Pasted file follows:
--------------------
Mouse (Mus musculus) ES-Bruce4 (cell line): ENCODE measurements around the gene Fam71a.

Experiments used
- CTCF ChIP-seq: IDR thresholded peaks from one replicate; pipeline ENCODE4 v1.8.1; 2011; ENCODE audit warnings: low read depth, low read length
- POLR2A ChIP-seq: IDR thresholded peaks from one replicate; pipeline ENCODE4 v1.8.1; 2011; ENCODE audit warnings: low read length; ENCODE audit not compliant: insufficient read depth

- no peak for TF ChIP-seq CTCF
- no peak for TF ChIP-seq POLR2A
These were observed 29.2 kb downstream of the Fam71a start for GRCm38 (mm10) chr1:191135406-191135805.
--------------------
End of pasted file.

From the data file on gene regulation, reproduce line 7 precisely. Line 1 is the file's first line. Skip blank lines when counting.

These were observed 29.2 kb downstream of the Fam71a start for GRCm38 (mm10) chr1:191135406-191135805.